And really, say that you're here reading this and you don't want to take part in an interactive fantasy story written in part by me? You know you do. So, scoot over to Steam and toss them some pennies, download, sign in, create a Defiant character on the Faeblight shard, start grinding those first few marvelous levels, and join us on Telara. No, NOW. Go. I'll still be here when you get back.

2) Yesterday, I wrote three more pages of Alabaster #3 (though I still felt blegh). I should explain, that when I say I wrote three pages, that's three pages of the comic, which usually comes to about three manuscript pages, sometimes four.

3) I'm feeling much better, but it appears a lot of my exhaustion was a bug of the contagious sort, and now Spooky's caught it (as of yesterday). So, I got to say, "I told you I felt awful." But that's the only upside. She's miserable.

4) I'm not a hypocrite. I just like turkey. We eat it a lot (usually legs). But, yeah, yesterday Spooky made an awesome turkey breast (with cranberries, walnuts, apples, garlic, and onions), and we had mashed potatoes (POH_TAE_TOES?), English peas, homemade cranberry sauce (forget that jellied crap in the can), and apple pie. Days of leftovers. And unholy words were spoken to unspeakable gods while Ozzy Osbourne played in the background, so...none of this counts. Move along. Nothing to see here. Thank you. Drive around.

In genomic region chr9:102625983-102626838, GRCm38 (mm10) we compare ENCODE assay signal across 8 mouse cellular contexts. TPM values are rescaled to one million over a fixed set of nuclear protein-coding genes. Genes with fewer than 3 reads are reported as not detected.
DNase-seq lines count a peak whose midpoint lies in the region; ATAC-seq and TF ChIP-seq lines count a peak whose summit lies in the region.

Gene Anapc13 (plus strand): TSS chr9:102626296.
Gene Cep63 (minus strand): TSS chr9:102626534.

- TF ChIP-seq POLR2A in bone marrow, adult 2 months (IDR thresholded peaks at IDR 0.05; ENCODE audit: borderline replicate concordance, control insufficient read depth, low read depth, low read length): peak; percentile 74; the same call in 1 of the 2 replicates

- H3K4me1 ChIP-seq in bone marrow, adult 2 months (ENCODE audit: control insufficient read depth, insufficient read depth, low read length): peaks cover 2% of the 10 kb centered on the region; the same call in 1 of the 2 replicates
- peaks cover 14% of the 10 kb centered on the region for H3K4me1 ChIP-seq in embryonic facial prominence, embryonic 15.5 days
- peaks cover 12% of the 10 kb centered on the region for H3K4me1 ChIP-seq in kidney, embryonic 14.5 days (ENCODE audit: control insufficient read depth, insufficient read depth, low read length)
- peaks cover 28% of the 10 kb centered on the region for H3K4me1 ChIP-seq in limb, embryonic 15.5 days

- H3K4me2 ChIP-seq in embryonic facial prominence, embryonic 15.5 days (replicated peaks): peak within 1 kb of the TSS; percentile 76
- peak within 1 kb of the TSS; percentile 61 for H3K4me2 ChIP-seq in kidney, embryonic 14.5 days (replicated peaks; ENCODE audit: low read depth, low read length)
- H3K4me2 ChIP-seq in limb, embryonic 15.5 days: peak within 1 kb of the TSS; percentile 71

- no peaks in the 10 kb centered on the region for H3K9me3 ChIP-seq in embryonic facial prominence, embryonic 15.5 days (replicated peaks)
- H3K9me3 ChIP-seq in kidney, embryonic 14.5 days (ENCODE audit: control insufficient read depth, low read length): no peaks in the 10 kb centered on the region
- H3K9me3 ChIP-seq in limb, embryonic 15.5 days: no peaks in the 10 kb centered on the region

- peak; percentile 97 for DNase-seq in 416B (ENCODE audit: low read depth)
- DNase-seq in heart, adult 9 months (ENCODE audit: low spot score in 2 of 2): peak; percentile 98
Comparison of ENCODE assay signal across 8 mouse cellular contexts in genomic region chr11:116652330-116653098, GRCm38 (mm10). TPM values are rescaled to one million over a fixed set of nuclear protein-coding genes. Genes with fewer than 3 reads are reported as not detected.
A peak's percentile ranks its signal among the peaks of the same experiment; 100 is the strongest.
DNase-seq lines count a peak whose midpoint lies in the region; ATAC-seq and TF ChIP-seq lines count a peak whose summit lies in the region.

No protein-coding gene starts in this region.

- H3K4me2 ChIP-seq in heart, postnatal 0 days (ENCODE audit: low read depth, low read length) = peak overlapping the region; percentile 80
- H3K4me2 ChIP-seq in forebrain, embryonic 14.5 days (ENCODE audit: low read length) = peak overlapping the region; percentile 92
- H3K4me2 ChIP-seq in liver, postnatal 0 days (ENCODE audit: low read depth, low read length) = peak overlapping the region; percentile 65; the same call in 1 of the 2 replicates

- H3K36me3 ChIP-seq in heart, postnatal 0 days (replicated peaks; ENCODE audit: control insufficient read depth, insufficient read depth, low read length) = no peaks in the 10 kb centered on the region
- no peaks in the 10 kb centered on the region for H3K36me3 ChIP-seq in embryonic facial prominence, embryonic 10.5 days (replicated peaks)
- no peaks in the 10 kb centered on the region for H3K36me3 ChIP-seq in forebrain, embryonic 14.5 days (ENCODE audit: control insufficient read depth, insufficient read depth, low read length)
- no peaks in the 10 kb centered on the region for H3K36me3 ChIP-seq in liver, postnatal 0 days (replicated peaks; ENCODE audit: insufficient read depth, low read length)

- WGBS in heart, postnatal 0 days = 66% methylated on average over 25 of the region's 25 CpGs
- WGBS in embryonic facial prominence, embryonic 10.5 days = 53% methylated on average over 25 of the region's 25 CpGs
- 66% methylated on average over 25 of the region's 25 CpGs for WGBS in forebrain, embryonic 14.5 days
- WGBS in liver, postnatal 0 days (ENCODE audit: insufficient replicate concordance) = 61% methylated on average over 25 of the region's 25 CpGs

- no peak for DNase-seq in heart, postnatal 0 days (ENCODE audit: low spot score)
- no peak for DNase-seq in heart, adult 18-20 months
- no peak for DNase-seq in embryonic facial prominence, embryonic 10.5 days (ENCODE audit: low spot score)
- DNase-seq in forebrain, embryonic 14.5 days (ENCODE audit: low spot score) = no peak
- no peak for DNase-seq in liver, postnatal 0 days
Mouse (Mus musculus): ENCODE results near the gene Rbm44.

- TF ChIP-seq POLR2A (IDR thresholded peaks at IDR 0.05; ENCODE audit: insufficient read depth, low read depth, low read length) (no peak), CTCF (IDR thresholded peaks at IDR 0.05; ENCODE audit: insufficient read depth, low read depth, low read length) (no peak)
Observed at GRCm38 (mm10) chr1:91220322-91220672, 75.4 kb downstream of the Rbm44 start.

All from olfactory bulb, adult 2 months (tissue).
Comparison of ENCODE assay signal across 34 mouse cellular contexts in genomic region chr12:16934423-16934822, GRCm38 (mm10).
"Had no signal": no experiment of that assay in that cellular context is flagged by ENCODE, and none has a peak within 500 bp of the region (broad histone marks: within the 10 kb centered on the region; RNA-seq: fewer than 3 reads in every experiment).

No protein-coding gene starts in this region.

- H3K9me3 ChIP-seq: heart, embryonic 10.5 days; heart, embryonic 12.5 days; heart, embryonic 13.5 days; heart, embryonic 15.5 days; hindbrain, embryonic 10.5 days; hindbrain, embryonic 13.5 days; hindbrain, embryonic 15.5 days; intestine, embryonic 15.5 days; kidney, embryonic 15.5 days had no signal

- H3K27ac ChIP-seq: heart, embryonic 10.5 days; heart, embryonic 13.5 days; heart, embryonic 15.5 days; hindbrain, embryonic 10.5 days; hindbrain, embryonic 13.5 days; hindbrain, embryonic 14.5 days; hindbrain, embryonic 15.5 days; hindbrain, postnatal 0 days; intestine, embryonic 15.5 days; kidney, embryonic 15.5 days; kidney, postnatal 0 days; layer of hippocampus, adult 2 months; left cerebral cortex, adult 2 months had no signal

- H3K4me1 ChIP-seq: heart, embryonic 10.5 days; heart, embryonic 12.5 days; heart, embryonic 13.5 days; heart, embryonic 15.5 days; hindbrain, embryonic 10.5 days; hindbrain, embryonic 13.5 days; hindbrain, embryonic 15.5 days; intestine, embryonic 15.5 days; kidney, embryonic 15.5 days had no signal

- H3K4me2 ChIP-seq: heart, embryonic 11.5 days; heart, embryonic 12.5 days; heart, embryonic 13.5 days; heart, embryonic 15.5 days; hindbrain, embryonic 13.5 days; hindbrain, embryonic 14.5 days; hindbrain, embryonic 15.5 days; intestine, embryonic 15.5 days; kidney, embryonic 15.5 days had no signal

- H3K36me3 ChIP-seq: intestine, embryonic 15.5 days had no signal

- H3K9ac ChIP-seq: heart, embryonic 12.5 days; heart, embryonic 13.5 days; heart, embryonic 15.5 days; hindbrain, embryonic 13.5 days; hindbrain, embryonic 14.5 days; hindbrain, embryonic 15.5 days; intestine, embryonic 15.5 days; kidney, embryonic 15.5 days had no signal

5) I mentioned this, right? Okay. Just checking.

6) This entry was going to be short, wasn't it?

7) I saw this yesterday, and I (no shit) almost cried: "Alabama’s Wealth of Fossil Dinosaur Feathers." Just read the article (after you've downloaded Rift). Suffice to say, I worked with the paleontologist who first noted feathers in the Eutaw Formation, after I'd spent many years urging collectors to focus on the Eutaw Formation (Late Santonian-Early Campanian) if they wanted to find a Cretaceous terrestrial fauna in Alabama. This is more than I ever dared hoped for.

8) The signature sheets for Confessions of a Five-Chambered Heart (Subterranean Press, 2012) will reach me soon, and the signing will commence.

9) As I mentioned, great RP last night, the second scene in our rebooted storyline. The cleric Nilleshna called two more Ascendants to the Watchers of the Unseen and the Faceless Man's cause, a Kelari cleric named Emris and a Kelari rogue named Harlakai. And an old member was reunited with the guild, the Eth warrior Anaxakharis. They were all gathered together in a high alpine meadow on the border between Stonefield and Freemarch. Near the end of the scene, one of the guild's more infamous characters, Celinn (Kelari rogue) appeared from the trees and great and terrible weirdness ensued. The game's afoot...again!

10) We're running a Sirenia Digest special. Subscribe now, and you'll get #71 free with issue #72. In fact, if you subscribed any time in November you get #71. This is to be sure people reading the alternate first chapters of Silk will have access to the entire manuscript. So, take advantage of one of my rare acts of kindness. But we can't afford to run it beyond #72, so you only have until the 5th of December to get this deal.

And now...the mothmen summon me.

Astounded at Her Pre[science],
Aunt Beast
greygirlbeast: (white2)
The way I feel this morning, well, this is what three days of heftier-than-usual-Valium doses and pretty much no sleep does to a body. Or to mine. Maybe you could sail through it without batting an eye. Me, I feel like a bus hit me. Twice.